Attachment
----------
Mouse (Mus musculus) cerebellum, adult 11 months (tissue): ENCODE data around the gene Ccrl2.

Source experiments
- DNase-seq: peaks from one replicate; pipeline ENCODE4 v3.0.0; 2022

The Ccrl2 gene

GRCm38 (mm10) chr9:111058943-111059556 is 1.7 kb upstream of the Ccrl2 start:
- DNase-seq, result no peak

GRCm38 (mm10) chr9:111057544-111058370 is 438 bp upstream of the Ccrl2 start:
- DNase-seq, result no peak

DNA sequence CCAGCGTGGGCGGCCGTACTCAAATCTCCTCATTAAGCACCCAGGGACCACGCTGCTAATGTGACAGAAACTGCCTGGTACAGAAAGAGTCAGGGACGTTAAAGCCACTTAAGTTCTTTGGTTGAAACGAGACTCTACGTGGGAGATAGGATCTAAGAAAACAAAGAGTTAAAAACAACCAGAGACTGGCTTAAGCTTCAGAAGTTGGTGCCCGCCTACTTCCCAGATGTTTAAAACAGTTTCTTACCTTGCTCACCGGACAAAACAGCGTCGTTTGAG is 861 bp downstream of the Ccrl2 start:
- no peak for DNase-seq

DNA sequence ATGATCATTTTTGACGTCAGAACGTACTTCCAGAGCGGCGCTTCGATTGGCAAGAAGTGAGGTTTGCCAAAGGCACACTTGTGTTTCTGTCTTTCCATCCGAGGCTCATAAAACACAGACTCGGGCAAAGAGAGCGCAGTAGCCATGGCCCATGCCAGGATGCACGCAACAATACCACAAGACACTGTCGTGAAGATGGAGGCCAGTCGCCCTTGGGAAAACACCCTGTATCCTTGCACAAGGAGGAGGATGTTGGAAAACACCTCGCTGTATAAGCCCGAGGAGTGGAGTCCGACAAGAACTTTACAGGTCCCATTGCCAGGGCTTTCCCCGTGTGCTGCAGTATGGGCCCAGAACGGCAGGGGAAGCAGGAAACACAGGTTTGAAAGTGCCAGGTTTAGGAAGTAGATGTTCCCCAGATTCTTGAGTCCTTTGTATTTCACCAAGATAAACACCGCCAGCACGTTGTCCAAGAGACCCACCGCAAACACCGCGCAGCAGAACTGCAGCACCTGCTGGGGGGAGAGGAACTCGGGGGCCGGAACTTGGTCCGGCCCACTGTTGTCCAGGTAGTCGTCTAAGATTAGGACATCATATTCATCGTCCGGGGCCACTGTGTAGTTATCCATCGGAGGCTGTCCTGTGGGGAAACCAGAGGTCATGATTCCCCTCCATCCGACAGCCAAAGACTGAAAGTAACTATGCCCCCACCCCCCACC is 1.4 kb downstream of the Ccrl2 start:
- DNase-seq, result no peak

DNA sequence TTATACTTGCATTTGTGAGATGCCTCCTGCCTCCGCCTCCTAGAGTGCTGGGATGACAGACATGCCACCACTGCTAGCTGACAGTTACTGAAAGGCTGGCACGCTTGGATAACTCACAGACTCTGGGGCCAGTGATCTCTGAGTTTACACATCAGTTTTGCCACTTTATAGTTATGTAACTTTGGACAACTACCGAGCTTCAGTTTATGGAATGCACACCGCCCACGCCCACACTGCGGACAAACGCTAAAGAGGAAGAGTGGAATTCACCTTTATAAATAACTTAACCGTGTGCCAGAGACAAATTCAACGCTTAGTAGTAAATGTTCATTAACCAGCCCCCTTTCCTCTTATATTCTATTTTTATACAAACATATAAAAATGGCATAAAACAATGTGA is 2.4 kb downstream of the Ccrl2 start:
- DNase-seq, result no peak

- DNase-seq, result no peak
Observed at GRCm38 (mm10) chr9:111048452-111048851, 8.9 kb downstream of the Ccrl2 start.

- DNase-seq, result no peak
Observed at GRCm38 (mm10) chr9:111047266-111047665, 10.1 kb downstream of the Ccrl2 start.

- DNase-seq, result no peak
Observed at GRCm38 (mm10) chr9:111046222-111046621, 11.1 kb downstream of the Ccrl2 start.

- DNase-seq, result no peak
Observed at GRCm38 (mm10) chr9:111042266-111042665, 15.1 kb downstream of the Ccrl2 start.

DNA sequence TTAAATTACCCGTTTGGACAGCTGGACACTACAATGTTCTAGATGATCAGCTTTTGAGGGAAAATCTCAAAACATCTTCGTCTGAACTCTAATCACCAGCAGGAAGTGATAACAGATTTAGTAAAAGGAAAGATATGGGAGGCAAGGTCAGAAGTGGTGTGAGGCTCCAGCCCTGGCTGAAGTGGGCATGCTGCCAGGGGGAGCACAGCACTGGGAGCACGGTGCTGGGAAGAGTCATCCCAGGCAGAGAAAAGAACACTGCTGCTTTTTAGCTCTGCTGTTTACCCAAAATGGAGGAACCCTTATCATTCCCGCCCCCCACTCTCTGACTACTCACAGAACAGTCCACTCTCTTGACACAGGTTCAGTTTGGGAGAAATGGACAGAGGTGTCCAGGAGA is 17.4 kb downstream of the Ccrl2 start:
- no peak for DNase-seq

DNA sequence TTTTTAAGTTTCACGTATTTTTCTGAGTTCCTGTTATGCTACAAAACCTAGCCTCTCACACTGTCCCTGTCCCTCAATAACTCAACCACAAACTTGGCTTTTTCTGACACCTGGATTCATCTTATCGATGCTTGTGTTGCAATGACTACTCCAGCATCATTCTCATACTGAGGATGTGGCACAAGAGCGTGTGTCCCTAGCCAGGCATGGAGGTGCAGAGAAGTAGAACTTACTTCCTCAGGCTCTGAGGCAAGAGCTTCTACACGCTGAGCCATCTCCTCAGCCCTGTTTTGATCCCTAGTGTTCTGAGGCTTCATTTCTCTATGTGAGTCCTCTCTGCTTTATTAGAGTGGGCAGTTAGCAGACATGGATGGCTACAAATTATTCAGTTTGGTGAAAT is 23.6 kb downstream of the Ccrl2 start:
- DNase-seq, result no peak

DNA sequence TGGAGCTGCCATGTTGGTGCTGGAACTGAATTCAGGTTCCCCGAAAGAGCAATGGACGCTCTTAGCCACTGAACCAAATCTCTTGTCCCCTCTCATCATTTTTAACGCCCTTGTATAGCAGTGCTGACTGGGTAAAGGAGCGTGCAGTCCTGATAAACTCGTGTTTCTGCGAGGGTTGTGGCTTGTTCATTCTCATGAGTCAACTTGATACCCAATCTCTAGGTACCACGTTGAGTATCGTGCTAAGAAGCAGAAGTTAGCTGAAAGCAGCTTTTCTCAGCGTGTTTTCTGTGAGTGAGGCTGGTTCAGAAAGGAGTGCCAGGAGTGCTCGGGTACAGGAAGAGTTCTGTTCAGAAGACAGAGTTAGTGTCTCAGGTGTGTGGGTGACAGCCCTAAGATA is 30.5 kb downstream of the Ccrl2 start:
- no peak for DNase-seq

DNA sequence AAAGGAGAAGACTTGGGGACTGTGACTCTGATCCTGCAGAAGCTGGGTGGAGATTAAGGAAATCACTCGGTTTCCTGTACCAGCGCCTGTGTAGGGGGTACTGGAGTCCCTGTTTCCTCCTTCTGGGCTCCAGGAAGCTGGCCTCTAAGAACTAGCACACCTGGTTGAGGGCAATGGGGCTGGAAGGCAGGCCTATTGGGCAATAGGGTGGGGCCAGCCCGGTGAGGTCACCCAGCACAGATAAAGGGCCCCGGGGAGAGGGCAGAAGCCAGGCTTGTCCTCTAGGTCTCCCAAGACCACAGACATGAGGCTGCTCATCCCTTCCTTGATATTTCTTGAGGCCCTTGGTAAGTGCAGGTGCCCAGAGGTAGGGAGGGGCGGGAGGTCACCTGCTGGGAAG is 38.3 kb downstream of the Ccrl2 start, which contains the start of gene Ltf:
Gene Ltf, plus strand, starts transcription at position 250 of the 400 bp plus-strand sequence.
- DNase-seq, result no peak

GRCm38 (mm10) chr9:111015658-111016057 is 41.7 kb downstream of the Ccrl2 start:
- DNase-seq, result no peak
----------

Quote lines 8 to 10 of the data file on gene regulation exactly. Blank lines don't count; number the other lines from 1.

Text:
- DNase-seq, result no peak

DNA sequence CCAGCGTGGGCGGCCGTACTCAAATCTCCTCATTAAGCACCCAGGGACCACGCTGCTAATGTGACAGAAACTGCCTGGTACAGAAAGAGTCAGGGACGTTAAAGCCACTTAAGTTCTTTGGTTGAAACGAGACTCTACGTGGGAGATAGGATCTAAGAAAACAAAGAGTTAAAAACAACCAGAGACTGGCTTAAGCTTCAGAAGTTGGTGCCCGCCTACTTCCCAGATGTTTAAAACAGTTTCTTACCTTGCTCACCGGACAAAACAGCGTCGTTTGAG is 861 bp downstream of the Ccrl2 start:
- no peak for DNase-seq